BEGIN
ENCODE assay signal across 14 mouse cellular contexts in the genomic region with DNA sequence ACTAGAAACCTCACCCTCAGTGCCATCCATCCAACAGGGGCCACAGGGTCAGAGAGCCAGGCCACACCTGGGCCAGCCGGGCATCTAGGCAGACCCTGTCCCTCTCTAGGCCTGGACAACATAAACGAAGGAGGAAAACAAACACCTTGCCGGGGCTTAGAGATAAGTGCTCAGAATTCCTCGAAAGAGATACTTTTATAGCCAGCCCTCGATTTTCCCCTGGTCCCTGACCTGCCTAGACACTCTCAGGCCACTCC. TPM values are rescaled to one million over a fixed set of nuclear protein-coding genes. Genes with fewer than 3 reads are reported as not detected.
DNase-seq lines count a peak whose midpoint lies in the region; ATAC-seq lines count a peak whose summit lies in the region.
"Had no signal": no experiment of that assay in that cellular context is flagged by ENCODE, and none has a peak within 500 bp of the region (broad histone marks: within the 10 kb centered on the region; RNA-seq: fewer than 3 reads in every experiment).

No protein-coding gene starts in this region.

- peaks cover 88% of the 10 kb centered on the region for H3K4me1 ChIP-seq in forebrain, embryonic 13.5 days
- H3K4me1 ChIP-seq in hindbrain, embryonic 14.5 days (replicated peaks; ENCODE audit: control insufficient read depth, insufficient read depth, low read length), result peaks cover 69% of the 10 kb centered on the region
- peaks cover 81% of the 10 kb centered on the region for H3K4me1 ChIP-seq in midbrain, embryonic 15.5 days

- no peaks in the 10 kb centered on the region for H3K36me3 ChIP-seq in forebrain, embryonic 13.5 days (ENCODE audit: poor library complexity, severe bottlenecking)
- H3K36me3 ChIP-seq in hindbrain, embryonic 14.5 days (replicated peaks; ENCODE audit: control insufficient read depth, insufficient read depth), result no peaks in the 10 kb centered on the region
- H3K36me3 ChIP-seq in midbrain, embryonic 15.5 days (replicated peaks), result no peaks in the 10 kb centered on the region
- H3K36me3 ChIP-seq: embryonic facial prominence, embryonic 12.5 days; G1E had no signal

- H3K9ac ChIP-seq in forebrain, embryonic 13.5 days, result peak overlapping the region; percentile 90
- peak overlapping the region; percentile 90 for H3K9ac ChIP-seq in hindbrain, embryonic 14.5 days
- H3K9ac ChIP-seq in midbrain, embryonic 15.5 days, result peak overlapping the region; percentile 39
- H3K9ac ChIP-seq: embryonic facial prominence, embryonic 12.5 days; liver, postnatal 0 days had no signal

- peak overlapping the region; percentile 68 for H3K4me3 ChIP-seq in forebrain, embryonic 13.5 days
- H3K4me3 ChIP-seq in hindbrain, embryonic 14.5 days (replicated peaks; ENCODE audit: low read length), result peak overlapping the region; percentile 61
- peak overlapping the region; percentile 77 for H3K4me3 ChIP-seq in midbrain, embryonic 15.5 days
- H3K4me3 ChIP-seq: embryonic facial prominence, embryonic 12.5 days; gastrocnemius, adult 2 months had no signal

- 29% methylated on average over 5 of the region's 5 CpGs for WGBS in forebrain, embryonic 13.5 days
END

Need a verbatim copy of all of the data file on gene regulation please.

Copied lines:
ENCODE assay signal across 14 mouse cellular contexts in the genomic region with DNA sequence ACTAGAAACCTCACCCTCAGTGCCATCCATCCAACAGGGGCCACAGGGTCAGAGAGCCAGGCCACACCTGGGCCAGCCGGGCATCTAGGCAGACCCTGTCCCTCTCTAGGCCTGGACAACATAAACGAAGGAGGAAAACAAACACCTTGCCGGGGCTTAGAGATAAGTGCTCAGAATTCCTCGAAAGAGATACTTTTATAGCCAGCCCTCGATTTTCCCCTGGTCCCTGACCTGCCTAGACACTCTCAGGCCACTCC. TPM values are rescaled to one million over a fixed set of nuclear protein-coding genes. Genes with fewer than 3 reads are reported as not detected.
DNase-seq lines count a peak whose midpoint lies in the region; ATAC-seq lines count a peak whose summit lies in the region.
"Had no signal": no experiment of that assay in that cellular context is flagged by ENCODE, and none has a peak within 500 bp of the region (broad histone marks: within the 10 kb centered on the region; RNA-seq: fewer than 3 reads in every experiment).

No protein-coding gene starts in this region.

- peaks cover 88% of the 10 kb centered on the region for H3K4me1 ChIP-seq in forebrain, embryonic 13.5 days
- H3K4me1 ChIP-seq in hindbrain, embryonic 14.5 days (replicated peaks; ENCODE audit: control insufficient read depth, insufficient read depth, low read length), result peaks cover 69% of the 10 kb centered on the region
- peaks cover 81% of the 10 kb centered on the region for H3K4me1 ChIP-seq in midbrain, embryonic 15.5 days

- no peaks in the 10 kb centered on the region for H3K36me3 ChIP-seq in forebrain, embryonic 13.5 days (ENCODE audit: poor library complexity, severe bottlenecking)
- H3K36me3 ChIP-seq in hindbrain, embryonic 14.5 days (replicated peaks; ENCODE audit: control insufficient read depth, insufficient read depth), result no peaks in the 10 kb centered on the region
- H3K36me3 ChIP-seq in midbrain, embryonic 15.5 days (replicated peaks), result no peaks in the 10 kb centered on the region
- H3K36me3 ChIP-seq: embryonic facial prominence, embryonic 12.5 days; G1E had no signal

- H3K9ac ChIP-seq in forebrain, embryonic 13.5 days, result peak overlapping the region; percentile 90
- peak overlapping the region; percentile 90 for H3K9ac ChIP-seq in hindbrain, embryonic 14.5 days
- H3K9ac ChIP-seq in midbrain, embryonic 15.5 days, result peak overlapping the region; percentile 39
- H3K9ac ChIP-seq: embryonic facial prominence, embryonic 12.5 days; liver, postnatal 0 days had no signal

- peak overlapping the region; percentile 68 for H3K4me3 ChIP-seq in forebrain, embryonic 13.5 days
- H3K4me3 ChIP-seq in hindbrain, embryonic 14.5 days (replicated peaks; ENCODE audit: low read length), result peak overlapping the region; percentile 61
- peak overlapping the region; percentile 77 for H3K4me3 ChIP-seq in midbrain, embryonic 15.5 days
- H3K4me3 ChIP-seq: embryonic facial prominence, embryonic 12.5 days; gastrocnemius, adult 2 months had no signal

- 29% methylated on average over 5 of the region's 5 CpGs for WGBS in forebrain, embryonic 13.5 days